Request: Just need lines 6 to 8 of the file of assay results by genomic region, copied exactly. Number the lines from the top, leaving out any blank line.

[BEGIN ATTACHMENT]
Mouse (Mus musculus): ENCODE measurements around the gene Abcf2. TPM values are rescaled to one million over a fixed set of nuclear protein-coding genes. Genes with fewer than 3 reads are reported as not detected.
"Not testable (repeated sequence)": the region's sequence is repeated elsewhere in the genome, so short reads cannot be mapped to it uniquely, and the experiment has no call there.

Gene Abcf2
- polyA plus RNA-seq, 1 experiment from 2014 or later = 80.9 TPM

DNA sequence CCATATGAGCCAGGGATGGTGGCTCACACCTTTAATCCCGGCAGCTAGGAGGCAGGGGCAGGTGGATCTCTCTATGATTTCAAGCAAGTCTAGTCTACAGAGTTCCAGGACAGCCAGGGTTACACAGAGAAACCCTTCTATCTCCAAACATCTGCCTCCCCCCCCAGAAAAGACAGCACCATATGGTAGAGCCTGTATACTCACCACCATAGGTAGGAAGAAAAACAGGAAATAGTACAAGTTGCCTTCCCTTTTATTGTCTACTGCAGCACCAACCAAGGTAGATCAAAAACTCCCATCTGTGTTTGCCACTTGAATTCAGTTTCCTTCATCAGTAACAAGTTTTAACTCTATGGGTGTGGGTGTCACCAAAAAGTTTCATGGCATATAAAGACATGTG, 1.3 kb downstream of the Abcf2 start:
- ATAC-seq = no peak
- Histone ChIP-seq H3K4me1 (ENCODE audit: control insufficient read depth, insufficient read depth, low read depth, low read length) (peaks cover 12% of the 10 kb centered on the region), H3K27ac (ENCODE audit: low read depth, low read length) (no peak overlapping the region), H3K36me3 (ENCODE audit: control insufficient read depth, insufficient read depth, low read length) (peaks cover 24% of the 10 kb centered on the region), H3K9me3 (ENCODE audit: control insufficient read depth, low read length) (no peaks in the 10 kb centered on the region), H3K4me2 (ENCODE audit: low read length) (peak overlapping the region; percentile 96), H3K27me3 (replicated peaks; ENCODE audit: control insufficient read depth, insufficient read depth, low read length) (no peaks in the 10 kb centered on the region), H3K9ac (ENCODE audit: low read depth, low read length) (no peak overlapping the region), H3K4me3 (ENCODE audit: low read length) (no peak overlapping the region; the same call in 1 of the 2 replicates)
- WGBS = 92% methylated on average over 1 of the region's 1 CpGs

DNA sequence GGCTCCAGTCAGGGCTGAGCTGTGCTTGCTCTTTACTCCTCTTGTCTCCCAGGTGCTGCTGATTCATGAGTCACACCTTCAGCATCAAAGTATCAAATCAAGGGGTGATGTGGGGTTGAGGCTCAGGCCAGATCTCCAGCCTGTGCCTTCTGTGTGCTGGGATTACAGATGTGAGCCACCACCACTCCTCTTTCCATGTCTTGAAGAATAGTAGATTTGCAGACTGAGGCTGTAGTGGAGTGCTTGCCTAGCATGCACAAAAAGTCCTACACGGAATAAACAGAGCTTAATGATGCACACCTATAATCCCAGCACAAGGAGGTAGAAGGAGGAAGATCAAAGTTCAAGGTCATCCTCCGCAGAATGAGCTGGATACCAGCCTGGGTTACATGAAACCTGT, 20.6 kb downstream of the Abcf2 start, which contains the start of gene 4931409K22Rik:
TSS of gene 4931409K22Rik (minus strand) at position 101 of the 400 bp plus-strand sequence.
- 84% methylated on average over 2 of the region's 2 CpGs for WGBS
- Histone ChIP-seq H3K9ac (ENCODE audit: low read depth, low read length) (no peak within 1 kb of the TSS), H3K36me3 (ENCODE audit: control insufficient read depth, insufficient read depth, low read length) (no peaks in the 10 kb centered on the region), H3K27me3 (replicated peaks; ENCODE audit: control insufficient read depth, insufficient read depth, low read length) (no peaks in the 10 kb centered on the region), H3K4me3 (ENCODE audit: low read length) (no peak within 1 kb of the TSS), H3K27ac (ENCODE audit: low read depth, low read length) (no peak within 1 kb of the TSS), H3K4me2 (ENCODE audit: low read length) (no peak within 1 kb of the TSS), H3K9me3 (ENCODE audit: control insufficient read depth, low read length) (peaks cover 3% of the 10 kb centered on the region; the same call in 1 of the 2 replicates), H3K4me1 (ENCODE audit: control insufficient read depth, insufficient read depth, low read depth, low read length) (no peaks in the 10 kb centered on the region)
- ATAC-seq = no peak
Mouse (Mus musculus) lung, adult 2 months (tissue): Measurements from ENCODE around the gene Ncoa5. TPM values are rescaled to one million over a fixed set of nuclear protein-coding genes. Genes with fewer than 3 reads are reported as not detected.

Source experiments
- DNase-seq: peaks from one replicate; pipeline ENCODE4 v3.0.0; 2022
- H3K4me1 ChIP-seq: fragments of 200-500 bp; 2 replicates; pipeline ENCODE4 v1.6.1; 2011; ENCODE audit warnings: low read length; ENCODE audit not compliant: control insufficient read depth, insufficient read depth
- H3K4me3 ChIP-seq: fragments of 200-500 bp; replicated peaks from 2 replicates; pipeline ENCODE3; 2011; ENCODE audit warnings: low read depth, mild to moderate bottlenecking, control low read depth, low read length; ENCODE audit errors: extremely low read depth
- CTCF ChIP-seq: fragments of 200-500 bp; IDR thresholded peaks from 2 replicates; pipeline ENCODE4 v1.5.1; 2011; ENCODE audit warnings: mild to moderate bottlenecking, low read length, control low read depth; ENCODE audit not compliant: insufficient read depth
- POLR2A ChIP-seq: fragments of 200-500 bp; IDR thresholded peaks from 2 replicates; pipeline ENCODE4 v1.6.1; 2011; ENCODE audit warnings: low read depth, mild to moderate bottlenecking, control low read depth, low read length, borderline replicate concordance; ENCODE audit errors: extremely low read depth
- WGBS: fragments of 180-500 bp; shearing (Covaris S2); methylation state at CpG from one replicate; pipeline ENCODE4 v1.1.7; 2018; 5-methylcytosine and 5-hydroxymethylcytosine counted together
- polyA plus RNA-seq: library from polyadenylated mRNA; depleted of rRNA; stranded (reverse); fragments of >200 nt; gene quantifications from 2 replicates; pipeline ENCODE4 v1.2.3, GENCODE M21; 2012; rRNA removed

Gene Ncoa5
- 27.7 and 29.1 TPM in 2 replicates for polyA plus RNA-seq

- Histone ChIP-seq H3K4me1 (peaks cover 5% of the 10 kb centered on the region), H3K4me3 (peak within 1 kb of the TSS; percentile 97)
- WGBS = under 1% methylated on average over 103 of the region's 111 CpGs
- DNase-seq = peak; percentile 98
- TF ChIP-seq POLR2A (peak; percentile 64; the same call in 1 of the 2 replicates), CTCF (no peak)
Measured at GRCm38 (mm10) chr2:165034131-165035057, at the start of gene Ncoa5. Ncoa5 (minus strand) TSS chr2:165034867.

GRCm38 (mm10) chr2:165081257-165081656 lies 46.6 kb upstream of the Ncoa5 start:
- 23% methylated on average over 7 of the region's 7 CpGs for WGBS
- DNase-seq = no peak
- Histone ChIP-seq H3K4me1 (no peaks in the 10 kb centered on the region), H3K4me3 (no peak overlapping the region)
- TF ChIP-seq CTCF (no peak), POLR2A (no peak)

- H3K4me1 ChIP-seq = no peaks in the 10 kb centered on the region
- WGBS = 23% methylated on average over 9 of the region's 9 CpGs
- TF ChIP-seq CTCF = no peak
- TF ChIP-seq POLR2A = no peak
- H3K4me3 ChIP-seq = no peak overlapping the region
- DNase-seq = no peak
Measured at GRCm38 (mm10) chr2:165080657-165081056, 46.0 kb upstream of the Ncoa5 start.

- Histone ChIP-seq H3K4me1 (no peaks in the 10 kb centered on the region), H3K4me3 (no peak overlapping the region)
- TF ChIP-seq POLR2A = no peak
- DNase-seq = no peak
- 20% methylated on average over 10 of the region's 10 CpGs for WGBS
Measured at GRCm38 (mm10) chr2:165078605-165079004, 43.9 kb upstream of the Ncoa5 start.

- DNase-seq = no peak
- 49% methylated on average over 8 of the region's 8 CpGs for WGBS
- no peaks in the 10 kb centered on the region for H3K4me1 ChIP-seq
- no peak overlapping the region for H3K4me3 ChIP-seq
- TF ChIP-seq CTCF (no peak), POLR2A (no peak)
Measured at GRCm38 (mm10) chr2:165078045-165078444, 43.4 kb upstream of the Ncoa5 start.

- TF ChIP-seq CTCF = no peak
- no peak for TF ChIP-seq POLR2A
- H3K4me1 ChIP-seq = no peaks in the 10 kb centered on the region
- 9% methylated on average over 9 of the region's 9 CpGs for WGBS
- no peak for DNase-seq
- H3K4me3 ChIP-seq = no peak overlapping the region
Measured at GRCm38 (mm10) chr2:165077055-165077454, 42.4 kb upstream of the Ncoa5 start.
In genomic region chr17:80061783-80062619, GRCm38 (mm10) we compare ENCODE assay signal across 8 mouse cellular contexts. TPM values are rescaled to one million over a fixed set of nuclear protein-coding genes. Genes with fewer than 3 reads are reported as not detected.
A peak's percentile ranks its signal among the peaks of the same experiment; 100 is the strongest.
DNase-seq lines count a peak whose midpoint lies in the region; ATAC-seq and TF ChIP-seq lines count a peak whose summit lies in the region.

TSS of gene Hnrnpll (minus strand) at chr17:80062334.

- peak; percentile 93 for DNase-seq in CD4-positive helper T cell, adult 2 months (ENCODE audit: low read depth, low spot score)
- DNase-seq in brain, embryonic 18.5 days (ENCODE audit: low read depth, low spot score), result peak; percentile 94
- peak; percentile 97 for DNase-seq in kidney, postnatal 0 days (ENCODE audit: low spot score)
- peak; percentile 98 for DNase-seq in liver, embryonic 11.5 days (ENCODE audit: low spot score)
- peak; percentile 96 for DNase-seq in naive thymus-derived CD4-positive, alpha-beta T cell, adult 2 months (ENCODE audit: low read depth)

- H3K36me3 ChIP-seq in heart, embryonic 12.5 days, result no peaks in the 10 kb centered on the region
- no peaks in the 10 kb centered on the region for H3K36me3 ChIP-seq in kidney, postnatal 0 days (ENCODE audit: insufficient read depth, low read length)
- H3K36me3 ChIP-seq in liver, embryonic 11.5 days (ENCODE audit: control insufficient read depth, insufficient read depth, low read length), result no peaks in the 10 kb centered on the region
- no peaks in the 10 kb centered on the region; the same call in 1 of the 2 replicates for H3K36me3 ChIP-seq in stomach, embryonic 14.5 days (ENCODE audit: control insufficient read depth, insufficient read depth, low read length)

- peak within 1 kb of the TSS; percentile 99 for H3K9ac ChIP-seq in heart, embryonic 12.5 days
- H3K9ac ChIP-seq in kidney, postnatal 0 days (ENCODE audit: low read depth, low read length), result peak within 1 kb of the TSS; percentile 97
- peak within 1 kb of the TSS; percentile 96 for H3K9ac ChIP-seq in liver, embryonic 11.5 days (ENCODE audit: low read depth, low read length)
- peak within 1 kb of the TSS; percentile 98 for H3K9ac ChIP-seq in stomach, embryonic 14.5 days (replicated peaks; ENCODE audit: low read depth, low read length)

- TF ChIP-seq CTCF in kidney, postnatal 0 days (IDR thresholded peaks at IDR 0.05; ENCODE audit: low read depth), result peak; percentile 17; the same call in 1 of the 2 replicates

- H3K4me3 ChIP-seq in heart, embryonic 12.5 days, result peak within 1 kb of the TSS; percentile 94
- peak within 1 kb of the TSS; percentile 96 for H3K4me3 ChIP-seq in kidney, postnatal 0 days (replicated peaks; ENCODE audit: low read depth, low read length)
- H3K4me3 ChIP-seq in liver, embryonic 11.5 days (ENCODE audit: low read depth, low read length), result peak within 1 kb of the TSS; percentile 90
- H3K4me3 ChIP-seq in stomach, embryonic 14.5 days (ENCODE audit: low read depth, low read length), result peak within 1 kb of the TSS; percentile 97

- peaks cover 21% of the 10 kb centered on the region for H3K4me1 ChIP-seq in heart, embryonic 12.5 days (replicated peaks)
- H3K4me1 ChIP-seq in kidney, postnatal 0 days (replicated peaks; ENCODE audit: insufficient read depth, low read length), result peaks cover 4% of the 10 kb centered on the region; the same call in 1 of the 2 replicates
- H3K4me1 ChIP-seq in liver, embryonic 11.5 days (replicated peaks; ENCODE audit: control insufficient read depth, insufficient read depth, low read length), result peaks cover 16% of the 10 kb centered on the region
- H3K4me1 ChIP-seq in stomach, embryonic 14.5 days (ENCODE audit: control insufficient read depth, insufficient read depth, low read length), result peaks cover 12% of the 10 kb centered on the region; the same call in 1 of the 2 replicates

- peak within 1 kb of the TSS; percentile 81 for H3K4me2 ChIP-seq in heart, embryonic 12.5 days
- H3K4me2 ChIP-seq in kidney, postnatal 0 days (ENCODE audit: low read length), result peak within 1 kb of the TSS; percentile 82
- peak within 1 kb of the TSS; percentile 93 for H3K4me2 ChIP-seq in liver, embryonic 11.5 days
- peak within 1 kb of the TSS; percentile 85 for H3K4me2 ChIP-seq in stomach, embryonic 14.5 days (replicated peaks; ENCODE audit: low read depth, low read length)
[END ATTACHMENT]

- ATAC-seq = no peak
- Histone ChIP-seq H3K4me1 (ENCODE audit: control insufficient read depth, insufficient read depth, low read depth, low read length) (peaks cover 12% of the 10 kb centered on the region), H3K27ac (ENCODE audit: low read depth, low read length) (no peak overlapping the region), H3K36me3 (ENCODE audit: control insufficient read depth, insufficient read depth, low read length) (peaks cover 24% of the 10 kb centered on the region), H3K9me3 (ENCODE audit: control insufficient read depth, low read length) (no peaks in the 10 kb centered on the region), H3K4me2 (ENCODE audit: low read length) (peak overlapping the region; percentile 96), H3K27me3 (replicated peaks; ENCODE audit: control insufficient read depth, insufficient read depth, low read length) (no peaks in the 10 kb centered on the region), H3K9ac (ENCODE audit: low read depth, low read length) (no peak overlapping the region), H3K4me3 (ENCODE audit: low read length) (no peak overlapping the region; the same call in 1 of the 2 replicates)
- WGBS = 92% methylated on average over 1 of the region's 1 CpGs